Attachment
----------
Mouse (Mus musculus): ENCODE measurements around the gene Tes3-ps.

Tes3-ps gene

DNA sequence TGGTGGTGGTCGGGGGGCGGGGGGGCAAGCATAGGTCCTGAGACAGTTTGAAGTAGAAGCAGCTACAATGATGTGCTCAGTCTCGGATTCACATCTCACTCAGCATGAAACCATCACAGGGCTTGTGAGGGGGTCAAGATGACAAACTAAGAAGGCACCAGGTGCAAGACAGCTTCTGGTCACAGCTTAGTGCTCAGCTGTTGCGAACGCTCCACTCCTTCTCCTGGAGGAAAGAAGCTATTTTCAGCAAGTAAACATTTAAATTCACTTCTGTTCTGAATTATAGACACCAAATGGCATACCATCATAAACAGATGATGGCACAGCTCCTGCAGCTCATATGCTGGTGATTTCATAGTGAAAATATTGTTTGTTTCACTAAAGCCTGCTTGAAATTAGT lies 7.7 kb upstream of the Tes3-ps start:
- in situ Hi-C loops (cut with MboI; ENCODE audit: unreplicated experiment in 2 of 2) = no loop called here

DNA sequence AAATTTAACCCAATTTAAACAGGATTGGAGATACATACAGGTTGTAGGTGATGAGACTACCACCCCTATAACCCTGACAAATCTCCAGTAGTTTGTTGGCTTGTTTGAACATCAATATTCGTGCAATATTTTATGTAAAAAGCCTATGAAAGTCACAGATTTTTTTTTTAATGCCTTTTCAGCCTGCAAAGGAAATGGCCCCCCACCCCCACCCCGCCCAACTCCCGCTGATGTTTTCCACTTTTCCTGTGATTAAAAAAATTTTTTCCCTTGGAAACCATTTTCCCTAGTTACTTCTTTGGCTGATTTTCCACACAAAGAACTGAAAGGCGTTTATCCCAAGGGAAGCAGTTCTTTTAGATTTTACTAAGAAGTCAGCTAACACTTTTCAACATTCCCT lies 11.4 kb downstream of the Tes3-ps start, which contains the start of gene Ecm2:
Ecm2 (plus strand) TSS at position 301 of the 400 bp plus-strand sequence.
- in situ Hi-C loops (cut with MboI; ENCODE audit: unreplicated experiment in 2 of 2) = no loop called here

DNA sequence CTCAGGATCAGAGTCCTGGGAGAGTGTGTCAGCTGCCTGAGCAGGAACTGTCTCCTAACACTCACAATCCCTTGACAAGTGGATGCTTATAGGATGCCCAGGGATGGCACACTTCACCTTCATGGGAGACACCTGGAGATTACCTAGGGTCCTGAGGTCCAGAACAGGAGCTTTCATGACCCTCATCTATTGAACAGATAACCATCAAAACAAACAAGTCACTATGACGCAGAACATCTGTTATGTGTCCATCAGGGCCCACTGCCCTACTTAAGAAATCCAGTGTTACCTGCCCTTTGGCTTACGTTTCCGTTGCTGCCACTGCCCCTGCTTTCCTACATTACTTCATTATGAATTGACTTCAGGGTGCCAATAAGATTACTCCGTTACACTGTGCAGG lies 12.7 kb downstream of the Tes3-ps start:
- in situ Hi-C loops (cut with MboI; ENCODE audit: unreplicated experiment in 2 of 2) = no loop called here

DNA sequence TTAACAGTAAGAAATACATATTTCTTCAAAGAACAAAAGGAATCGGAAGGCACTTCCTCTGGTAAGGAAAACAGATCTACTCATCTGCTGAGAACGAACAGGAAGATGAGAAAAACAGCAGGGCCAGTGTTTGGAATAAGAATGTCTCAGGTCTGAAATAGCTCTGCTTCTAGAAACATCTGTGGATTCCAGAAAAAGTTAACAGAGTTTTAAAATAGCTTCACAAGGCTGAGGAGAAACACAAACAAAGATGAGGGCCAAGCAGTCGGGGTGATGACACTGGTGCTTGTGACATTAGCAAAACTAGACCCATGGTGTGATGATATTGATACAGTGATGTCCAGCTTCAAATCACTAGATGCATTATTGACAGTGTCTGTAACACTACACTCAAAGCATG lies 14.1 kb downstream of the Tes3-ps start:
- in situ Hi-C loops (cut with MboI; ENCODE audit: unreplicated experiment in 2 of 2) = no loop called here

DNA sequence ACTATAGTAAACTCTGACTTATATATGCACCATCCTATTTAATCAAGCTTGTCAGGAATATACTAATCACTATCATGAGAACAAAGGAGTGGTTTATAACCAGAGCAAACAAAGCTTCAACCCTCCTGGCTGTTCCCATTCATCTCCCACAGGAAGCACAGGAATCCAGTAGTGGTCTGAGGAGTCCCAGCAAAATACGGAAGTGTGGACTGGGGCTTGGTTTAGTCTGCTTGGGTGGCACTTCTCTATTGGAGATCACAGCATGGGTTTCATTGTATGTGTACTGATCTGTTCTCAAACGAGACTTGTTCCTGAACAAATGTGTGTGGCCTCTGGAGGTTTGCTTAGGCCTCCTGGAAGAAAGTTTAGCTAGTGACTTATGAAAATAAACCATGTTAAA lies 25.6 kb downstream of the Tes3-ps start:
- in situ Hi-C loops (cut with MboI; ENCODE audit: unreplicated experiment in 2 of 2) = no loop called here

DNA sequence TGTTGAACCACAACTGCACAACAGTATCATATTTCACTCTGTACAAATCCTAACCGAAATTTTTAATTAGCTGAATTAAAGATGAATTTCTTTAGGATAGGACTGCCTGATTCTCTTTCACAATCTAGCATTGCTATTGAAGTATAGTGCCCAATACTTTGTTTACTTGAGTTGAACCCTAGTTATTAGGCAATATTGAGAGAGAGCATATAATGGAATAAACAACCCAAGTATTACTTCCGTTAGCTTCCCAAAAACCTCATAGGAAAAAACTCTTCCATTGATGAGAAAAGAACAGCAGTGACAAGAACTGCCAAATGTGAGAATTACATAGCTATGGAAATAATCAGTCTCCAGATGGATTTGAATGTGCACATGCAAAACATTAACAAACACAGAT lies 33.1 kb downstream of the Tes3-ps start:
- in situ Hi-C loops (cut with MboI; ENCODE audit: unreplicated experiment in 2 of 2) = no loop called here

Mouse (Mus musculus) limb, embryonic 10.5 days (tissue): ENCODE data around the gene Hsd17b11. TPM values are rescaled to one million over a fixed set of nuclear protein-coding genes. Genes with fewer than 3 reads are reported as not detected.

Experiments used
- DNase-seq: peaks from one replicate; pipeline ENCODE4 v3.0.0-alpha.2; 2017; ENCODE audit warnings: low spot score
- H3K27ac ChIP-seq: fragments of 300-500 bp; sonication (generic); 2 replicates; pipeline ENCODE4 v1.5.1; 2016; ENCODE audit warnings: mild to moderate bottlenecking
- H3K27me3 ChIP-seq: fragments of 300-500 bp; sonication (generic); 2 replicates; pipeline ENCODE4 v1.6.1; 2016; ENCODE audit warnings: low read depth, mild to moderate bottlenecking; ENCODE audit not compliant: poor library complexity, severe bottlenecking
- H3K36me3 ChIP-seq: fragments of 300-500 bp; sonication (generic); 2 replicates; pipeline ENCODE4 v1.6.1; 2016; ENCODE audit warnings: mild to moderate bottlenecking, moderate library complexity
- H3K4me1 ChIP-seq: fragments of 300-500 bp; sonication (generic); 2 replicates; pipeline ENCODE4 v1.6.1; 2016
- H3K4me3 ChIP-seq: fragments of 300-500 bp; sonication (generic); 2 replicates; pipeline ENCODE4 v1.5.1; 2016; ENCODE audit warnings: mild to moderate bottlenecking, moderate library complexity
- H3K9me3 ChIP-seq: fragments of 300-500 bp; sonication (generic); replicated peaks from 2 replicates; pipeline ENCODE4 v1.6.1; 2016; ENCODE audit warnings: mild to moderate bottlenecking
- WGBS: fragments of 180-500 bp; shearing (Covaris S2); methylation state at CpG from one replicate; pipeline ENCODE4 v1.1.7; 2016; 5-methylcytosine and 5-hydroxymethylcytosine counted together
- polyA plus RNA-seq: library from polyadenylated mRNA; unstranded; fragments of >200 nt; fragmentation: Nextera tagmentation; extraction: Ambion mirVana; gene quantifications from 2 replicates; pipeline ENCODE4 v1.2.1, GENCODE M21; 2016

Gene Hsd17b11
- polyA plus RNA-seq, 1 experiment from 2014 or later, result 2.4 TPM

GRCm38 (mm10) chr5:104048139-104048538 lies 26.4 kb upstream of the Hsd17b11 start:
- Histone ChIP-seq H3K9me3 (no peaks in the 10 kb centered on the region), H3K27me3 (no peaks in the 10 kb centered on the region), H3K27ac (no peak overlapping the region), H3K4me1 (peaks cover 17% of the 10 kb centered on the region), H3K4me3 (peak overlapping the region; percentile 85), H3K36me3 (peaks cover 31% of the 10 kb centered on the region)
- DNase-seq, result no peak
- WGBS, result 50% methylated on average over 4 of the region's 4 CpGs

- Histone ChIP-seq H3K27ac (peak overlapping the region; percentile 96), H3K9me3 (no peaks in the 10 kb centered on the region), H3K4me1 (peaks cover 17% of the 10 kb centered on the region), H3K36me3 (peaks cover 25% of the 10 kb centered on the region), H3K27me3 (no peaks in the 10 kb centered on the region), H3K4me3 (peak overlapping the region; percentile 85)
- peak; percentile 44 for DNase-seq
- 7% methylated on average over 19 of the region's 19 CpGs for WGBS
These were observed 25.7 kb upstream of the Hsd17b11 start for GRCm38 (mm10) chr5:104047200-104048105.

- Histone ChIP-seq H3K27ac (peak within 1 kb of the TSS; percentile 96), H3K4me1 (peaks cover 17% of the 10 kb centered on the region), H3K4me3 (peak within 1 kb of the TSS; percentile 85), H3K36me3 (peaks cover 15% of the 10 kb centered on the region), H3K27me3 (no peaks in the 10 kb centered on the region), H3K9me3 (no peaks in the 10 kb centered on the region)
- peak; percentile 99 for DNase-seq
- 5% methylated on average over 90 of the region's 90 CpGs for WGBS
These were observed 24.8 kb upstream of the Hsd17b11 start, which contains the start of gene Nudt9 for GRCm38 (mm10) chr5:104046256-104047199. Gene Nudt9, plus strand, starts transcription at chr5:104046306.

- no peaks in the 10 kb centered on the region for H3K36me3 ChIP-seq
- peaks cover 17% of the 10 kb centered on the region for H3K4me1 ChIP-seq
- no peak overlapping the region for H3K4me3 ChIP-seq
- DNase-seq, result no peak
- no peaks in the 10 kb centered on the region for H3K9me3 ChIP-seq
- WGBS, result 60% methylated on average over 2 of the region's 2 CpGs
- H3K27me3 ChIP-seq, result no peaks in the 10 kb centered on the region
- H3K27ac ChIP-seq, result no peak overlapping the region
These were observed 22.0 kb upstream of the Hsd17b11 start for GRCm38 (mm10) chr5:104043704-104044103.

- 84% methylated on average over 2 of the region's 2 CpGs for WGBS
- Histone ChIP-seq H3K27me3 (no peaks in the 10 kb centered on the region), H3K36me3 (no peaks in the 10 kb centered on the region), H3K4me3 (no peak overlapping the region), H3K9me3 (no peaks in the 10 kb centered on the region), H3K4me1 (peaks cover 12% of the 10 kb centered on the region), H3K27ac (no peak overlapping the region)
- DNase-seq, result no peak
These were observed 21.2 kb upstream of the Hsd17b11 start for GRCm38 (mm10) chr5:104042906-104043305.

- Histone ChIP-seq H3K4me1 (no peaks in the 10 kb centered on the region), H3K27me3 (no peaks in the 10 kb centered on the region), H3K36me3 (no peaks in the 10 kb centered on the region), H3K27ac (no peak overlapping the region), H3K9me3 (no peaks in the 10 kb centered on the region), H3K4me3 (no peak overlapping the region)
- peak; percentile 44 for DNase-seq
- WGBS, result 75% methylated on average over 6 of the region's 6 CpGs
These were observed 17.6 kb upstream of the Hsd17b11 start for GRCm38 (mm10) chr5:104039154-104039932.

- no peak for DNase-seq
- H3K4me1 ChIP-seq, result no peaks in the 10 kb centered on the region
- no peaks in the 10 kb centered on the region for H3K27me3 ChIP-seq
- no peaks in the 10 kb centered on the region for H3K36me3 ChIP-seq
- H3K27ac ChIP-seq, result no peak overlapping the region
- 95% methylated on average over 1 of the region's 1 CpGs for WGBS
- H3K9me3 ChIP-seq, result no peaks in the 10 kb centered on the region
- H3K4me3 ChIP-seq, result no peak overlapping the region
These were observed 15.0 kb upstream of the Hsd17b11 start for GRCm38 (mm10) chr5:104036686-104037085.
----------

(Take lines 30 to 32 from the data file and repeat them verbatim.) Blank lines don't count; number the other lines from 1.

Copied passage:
- Histone ChIP-seq H3K9me3 (no peaks in the 10 kb centered on the region), H3K27me3 (no peaks in the 10 kb centered on the region), H3K27ac (no peak overlapping the region), H3K4me1 (peaks cover 17% of the 10 kb centered on the region), H3K4me3 (peak overlapping the region; percentile 85), H3K36me3 (peaks cover 31% of the 10 kb centered on the region)
- DNase-seq, result no peak
- WGBS, result 50% methylated on average over 4 of the region's 4 CpGs